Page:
How to save more money — five saving tips
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How to save more money — five saving tips

Oct 2022
Mar 2021
good saving habits - growing your cash

The biggest assumption made by writers who encourage their readers to invest is that the readers have sufficient capital to invest. For most young Singaporeans just entering the workforce, there is limited cash flow to start investing with. Also, there are tertiary education loans to pay off and other #adulting obligations (such as giving parents a monthly allowance), which makes it hard for them to save.

Before any of us can start working towards loftier financial goals, as the Chief Financial Officer (CFO) of our own wealth, we need to first understand why it is important to start saving more money. Here are five easy steps to help you start saving towards your financial goals.

Why do we need to save?

At the start, it is easy to defer the decision to save more until you earn more. It is difficult to save a significant portion of your income when you earn a low salary. After all, our fixed expenses on necessities make up a bigger proportion of our pay when we start working.

While the impact of saving may not be immediately gratifying, the process of budgeting, understanding trade-offs in spending/saving, and reviewing your own cash flow in a disciplined manner is a habit that will help you in the long run. Much like exercising, it is easier to start small and early. It is less financial demanding to manage your personal finances well from the onset.

Tips to help yourself save more money:

1. Set realistic timelines and targets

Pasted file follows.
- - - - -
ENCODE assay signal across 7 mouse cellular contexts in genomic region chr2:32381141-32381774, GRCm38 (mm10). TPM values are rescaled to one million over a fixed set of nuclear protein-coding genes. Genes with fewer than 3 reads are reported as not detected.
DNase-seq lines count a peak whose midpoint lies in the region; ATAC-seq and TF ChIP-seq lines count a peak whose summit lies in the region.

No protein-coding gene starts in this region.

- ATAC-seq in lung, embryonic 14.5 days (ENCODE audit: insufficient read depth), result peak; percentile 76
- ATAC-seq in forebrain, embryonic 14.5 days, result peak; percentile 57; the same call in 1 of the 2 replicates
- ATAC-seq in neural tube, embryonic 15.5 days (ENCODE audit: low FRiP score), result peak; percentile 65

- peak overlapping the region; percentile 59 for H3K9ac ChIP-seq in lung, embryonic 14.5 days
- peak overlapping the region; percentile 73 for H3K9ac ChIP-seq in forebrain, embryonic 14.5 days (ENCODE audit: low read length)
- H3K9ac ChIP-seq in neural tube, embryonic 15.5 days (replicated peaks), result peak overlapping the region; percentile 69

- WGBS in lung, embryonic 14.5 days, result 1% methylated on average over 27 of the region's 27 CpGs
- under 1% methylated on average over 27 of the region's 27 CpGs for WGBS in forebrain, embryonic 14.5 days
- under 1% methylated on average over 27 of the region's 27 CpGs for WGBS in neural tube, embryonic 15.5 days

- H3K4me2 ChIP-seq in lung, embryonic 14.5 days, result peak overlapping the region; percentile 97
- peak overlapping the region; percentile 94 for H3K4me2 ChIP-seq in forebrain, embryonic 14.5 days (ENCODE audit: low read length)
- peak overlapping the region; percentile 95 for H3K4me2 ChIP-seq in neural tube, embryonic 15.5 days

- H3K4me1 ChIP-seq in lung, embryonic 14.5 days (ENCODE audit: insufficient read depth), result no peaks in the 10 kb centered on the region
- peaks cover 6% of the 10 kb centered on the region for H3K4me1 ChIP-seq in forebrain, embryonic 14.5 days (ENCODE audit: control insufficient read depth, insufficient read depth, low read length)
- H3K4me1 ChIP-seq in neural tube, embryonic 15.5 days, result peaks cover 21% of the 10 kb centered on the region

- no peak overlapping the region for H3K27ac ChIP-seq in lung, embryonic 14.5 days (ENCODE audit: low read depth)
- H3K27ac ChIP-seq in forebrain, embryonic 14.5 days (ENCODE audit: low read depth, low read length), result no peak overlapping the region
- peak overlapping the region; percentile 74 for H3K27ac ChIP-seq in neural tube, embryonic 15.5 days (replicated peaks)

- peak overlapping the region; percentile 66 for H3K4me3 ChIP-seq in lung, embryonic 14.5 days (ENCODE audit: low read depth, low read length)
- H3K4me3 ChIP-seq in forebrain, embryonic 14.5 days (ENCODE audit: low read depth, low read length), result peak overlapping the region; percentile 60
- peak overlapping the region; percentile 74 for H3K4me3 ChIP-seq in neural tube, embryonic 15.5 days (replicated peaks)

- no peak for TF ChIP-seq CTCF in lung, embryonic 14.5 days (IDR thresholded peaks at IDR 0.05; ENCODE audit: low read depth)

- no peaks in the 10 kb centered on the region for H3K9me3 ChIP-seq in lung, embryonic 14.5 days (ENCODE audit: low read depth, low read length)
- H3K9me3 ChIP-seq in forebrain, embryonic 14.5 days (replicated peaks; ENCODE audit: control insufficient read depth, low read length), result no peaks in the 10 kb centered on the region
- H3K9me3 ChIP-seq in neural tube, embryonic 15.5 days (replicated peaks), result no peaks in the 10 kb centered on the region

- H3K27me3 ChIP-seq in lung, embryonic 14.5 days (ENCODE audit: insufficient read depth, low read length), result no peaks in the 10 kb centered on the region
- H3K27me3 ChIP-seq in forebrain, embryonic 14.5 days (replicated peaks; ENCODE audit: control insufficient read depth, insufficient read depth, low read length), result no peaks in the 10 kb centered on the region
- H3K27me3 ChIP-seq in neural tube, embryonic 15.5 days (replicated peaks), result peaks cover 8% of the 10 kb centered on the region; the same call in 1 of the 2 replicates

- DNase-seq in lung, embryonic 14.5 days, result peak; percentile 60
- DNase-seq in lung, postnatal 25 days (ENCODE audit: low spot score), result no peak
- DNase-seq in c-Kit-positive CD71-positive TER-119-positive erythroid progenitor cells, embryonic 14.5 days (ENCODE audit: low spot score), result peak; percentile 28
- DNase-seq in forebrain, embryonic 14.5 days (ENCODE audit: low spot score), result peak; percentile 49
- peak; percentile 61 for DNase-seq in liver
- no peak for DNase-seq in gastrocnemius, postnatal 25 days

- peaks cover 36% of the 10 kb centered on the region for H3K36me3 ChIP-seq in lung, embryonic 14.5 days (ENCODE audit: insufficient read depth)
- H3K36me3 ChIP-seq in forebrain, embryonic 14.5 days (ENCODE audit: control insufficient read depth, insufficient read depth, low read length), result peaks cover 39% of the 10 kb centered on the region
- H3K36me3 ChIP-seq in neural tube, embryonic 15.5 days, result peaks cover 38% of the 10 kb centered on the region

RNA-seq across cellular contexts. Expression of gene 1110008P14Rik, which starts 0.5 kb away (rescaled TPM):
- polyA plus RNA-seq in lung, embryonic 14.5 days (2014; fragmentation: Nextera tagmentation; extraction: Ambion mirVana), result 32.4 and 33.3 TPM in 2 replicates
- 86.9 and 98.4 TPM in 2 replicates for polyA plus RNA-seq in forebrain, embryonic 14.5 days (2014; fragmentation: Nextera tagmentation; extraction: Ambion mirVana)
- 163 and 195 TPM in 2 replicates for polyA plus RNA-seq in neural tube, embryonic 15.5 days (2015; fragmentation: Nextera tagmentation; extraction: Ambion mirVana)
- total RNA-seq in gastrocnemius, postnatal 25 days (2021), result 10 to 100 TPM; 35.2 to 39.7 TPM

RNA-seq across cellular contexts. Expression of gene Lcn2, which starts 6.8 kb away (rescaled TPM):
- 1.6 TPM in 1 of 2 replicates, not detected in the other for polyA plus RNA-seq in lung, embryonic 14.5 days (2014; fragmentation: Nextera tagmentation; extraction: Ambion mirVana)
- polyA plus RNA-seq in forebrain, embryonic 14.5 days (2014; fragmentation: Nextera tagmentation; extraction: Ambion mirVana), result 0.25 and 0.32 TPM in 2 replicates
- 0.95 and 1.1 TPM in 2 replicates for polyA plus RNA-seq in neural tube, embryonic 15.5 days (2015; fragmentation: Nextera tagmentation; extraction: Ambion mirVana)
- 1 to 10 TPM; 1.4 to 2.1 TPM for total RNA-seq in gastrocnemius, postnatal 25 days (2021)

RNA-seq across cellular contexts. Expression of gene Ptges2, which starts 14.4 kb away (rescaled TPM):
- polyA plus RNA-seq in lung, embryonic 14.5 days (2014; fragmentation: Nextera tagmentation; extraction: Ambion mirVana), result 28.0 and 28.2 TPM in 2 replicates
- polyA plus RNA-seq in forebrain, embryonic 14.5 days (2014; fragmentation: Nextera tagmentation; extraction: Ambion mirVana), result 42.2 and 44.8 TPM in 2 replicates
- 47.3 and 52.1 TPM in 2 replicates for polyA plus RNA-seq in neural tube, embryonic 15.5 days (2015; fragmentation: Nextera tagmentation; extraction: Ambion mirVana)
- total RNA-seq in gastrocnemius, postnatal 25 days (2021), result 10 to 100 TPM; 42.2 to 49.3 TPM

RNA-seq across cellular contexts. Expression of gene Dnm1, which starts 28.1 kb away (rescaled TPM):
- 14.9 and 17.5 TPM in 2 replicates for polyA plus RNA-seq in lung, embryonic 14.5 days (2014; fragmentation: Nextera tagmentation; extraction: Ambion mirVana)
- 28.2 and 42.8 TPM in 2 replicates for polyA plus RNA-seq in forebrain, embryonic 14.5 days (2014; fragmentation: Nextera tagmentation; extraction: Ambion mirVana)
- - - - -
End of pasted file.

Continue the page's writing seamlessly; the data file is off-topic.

Identify your aims in terms of the outcome: This could be going on the perfect getaway, being able to afford your desired BTO flat, or buying a nice watch, bag or shoes. Identifying these goals helps keep you motivated, as your discipline will be rewarded with something tangible.

Apart from immediate targets, consider aspirational goals such as financial freedom, being able to give back to society, and legacy planning. Setting both short-term and long-term goals makes it easier for you to to feel some sort of gratification, no matter how big or small it is.

2. Start planning — use a budget as guidance

Know how much you need to save to meet your goals, then you will be able to work backwards to find out the maximum that you can spend to reach your savings goal. After that, break down your expenses into different buckets. This will help ensure you do not overspend. For more tips on managing your personal budget, click here.

5 tips to budget your personal finances and income

3. Automate to keep you disciplined

Let's keep it real — financial prudence for longer-term goals is neither immediately gratifying nor something we prioritise daily. Setting up automatic transfers can help us remain focused on our goals and stay on track.

A common trick used is the "pay yourself first" concept. Rather than spending our money and then saving whatever that is left, we can save our money first before spending whatever that is left. This is done by setting up a recurring transfer of your planned savings to another bank account once you received your salary, and then paying for your expenses with the remainder.

This is similar to how CPF helps us with financial planning, where 20% of your salary is automatically debited. Part of our salary can be set aside before using it to pay your bills or buy necessities.